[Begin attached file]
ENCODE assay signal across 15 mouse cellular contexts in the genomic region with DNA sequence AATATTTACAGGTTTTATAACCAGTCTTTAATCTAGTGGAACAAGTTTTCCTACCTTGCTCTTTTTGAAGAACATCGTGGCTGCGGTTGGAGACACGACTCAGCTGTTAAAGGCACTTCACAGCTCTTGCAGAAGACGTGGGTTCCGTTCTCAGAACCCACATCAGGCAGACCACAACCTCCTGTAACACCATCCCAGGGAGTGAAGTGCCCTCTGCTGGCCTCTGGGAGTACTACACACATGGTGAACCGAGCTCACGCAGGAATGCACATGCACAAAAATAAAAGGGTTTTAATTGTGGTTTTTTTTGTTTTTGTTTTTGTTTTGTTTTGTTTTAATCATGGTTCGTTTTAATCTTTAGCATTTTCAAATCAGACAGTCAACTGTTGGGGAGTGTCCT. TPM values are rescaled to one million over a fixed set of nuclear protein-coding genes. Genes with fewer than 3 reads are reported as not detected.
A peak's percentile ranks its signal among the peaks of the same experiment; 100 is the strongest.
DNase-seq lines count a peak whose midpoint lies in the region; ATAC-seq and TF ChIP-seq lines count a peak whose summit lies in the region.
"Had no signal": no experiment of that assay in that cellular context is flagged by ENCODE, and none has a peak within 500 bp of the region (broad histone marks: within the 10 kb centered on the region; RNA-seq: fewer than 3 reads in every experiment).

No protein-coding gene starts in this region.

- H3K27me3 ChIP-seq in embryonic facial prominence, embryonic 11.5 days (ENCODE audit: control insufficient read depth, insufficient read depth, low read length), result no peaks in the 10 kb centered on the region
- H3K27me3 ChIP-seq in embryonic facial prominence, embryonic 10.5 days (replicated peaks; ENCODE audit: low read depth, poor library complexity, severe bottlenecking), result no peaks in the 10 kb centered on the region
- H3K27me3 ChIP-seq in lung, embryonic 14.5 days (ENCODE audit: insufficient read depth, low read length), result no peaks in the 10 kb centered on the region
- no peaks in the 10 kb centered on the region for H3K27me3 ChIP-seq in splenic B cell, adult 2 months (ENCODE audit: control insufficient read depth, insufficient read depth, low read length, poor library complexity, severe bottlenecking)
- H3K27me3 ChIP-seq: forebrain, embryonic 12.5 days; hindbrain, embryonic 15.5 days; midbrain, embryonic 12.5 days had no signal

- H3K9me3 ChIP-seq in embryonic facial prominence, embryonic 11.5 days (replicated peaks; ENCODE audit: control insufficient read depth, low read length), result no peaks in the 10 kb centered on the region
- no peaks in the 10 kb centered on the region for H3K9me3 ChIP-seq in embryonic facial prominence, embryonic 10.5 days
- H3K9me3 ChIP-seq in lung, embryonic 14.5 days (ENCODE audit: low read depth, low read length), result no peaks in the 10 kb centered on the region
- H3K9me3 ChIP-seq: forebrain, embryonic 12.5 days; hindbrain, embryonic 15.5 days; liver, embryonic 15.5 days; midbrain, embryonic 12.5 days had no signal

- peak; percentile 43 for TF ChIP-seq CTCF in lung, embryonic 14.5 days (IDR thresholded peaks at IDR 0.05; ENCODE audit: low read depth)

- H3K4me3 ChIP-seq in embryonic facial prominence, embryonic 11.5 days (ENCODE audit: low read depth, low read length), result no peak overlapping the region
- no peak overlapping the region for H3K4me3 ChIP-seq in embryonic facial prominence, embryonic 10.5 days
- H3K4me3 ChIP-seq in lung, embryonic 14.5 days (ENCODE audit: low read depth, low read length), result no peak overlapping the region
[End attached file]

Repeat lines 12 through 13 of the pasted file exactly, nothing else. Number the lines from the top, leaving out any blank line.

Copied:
- no peaks in the 10 kb centered on the region for H3K9me3 ChIP-seq in embryonic facial prominence, embryonic 10.5 days
- H3K9me3 ChIP-seq in lung, embryonic 14.5 days (ENCODE audit: low read depth, low read length), result no peaks in the 10 kb centered on the region